After losing my part-time job, I did what God asked me to do and quit working outside the home altogether. I was very fearful concerning finances because each month we needed a miracle to pay our bills in full and have provision for anything extra that came up. Each month, we were around forty dollars short of having enough to pay the bills, but learning how to trust God for that small amount helped prepare us to trust God for the large amounts we need now to support the work He allows us to do around the world. I will never forget how amazing it was to watch God provide for us each month. He did it in a variety of ways and never left us without what we needed.
When I quit my job, I made the right choice, but had I made a wrong choice, my life would be very different than how it is now. What kind of choices are you making in your life right now? Are they choices to obey God, to choose life and blessing? Are they choices you will be happy with later on? I pray you are making right choices and that if you haven’t been in the past, today will be a new beginning for you. Choose faith, not fear. It is never too late for a new beginning with God.
When you are afraid, do the thing you are afraid of and soon you will lose your fear of it.
Norman Vincent Peale
Do It Afraid
Have I not commanded you? Be strong and courageous. Do not be afraid; do not be discouraged, for the Lord your God will be with you wherever you go.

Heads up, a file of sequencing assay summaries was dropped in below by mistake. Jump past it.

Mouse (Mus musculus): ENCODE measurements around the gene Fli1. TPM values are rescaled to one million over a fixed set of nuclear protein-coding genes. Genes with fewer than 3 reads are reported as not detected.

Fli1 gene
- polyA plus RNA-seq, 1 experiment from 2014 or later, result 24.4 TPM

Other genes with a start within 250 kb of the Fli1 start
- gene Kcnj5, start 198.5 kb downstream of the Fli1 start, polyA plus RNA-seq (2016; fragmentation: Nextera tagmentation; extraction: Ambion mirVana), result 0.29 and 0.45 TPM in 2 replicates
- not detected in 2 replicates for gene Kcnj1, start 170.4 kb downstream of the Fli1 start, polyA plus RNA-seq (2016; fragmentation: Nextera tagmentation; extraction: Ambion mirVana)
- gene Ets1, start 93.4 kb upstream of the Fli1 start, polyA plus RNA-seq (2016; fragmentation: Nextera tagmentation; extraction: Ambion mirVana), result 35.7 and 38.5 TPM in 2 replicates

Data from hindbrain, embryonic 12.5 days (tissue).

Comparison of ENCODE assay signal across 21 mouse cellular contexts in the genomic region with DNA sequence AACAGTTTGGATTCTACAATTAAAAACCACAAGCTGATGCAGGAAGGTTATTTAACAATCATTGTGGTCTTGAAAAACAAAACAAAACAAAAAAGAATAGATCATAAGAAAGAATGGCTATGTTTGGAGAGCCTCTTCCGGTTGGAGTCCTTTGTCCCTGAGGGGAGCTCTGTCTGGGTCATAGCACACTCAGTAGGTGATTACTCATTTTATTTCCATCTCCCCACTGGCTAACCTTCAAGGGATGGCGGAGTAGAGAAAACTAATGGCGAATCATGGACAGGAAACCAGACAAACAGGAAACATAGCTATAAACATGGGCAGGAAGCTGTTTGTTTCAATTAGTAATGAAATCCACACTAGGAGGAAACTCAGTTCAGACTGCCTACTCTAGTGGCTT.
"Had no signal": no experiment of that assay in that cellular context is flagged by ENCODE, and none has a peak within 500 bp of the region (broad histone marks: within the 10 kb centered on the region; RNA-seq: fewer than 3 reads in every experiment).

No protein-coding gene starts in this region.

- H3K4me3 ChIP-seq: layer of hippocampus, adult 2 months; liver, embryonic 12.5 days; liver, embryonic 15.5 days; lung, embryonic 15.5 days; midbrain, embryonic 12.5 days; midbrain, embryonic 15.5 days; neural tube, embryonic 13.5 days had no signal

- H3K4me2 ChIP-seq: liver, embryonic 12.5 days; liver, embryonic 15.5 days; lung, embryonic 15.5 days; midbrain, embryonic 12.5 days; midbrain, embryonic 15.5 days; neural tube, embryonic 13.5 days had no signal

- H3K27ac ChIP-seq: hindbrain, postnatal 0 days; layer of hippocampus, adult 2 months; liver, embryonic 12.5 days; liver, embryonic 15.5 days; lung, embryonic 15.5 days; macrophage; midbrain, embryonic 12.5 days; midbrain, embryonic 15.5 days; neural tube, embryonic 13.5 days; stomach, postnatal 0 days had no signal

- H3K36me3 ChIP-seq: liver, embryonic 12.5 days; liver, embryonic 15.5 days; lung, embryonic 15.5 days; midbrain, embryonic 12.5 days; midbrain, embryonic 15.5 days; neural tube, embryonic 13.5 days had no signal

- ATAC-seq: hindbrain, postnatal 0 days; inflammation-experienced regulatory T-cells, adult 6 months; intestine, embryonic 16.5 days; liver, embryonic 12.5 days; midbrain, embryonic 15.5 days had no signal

God had a big job for Joshua to do, and before sending him out to do it, He told him not to be afraid. We need to understand the meaning of the word fear in order to rightly understand what God was saying to Joshua.
Over the years I have studied a lot about fear and made several interesting observations about what it means. One of the most powerful descriptions of fear that I have encountered is “to take flight,” or “to run from.” We can also describe fear as an unpleasant emotion caused by the belief (thought) of harm or pain. A full definition of fear involves more than these ideas, but I want us to focus on the fact that to fear is to run away from something due to an unpleasant emotion or feeling that we may suffer or be harmed.
If we look at fear as running away from something, I think we can see that God wasn’t telling Joshua not to feel fear. Instead, He was warning him that he would feel fear, and that when he did he was not to flee because He (God) would be with him.